Yes, we still have cousin-marriages in our family which flabbergasts me (not even a distant cousin), but I noticed it is becoming less and less especially in the past 10 years, thank god. I think people have realized that marrying a cousin does not mean an easy road either...lol.
      As a foreigner I can't wrap my head around being attracted to someone who looks identical to their own sibling...ick!

      You are totally correct though, it is more the norm to be arranged through family connections.

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  3. I am glad i was introduced to your blog, really happy for you, your husband, Maya and your in-laws in hindsight they could not have found a better daughter in-law.

    I can imagine how much of a struggle it would have been to get accustomed to Indian culture.

    And I couldn't agree more with your statement "Either way, marriage is marriage. It's easy and it's hard, no matter how you got together. You have to learn to compromise, and think as a team, and consider someone else first."... it really is so very true, with both partners are not interested or willing to work towards making it work, then it will never work. I do feel sad for some of my cousins who feel they have no option but to stick with their husbands because they have children.

    Hopefully soon there will be less stigma especially against women in general when it comes to choosing a life partner or deciding to part ways because that seems to be the only recourse at removing yourself from situation that is clearly not working or improve in any manner.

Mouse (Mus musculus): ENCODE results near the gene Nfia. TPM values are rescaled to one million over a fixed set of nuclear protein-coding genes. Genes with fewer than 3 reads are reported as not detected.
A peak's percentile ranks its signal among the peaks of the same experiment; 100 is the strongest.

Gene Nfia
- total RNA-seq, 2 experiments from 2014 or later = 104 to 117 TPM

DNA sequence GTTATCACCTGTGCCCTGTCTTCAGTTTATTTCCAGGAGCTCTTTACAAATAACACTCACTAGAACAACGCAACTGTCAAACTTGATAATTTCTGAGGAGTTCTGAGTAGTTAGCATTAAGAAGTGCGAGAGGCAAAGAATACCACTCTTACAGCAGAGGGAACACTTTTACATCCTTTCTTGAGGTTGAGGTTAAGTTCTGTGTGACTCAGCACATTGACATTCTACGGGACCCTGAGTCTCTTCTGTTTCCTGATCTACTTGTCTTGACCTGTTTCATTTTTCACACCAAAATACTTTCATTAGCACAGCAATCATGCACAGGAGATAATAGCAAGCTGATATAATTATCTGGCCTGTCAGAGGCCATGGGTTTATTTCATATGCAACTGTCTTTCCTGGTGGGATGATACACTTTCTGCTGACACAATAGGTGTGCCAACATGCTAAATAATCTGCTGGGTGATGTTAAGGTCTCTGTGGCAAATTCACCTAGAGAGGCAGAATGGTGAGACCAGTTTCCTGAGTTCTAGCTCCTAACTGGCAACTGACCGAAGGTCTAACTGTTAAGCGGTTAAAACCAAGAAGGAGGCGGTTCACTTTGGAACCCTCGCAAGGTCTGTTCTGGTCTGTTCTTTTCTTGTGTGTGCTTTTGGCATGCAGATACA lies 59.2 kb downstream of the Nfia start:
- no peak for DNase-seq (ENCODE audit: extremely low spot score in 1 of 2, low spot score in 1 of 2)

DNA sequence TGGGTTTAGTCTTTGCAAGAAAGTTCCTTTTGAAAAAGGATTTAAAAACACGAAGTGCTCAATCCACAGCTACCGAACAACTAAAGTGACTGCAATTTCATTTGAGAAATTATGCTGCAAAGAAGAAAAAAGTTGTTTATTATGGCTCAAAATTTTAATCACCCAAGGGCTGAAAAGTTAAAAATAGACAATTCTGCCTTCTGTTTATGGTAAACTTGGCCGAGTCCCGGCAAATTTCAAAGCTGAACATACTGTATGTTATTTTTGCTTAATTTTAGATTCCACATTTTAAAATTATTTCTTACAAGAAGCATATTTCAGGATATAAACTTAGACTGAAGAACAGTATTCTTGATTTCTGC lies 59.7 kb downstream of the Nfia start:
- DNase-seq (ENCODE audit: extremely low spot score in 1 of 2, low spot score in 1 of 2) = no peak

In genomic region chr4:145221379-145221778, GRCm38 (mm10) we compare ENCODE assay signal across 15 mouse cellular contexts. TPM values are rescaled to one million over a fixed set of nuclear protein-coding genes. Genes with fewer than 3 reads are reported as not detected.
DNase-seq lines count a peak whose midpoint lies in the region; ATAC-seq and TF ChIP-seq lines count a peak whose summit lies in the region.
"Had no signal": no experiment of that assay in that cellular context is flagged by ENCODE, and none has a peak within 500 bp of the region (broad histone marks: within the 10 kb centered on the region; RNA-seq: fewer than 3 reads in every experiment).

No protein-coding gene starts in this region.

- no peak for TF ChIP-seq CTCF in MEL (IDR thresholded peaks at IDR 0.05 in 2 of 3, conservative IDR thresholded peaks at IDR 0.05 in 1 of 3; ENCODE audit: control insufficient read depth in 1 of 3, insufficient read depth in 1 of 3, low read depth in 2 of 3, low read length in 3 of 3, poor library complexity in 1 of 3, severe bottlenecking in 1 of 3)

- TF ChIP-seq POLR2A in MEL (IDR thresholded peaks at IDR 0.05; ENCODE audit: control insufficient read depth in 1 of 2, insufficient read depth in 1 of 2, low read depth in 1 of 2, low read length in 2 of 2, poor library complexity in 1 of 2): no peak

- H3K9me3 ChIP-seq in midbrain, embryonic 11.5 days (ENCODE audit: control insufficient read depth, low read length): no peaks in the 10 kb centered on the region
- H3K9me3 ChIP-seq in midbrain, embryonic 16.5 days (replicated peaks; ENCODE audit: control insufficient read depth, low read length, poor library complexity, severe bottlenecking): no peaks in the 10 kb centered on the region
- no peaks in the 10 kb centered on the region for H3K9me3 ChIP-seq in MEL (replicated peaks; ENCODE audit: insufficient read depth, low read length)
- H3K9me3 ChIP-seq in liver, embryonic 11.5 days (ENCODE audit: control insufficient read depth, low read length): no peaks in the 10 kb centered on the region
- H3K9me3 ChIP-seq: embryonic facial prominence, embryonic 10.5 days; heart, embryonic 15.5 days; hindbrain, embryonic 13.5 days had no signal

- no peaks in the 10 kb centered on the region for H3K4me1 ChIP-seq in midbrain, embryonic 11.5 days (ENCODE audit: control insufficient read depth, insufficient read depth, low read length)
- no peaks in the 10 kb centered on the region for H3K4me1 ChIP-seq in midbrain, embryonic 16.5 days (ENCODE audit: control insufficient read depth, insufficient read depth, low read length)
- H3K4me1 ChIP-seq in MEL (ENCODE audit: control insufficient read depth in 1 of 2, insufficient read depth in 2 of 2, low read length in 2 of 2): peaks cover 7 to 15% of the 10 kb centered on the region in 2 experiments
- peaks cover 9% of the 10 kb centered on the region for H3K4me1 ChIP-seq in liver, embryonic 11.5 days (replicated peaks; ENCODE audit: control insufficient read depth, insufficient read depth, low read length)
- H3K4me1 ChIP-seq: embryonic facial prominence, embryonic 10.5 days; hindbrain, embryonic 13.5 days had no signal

Love the posts, love the candid insights. All the very best to you and your family. Cheers :)

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    1. I'm so glad! What a wonderful comment! Thank you for reading! I'm glad you like my unfiltered views!
      Yes, it has worked out quite well with our personalities, we have all adjusted together which has been great. We are all in the same boat. I'm glad that they have adjusted with me...
      To get used to the culture, is a struggle at times, it comes naturally at other times, but most of all it is a learning experience. For some things there are explanations as to the traditions, for others there are none. There are lots of ups and downs, but I try to find the humor in it all!
      Most of all I want to be able to tell my daughter when she asks me about her father's culture.

      I myself don't believe in arranged marriage, I find the lack of connection to not be there, it feels too planned out to me. And I also don't believe in marrying someone based on their caste, community, religion, education, job or looks - because all that says nothing about the other person's character or compatibility etc. I feel like in arranged marriages, they get married at what age society dictates to them, whether or not they are ready.
      I believe so much in chemistry, in die-hard love, in soul mates, in falling in love, and the Western style of dating...it takes a lot of balls to go up to your parents and say "this is the person I've picked, take it or leave it", and that same loving force against opposition can be utilized later on when other problems arise. In a way, love marriages are an easier adjustment to married life. I find arranged marriages to be a but ill-equipped that way, because shit happens in life! You don't always have everything set up as it appears to be in the matrimonial ad....LOL!
      The stigma is crazy against love marriages being "lustful", if it was "lustful" it wouldn't last more than 2 weeks! Especially the stigma against Indian girls, not trusting them to make decisions about love.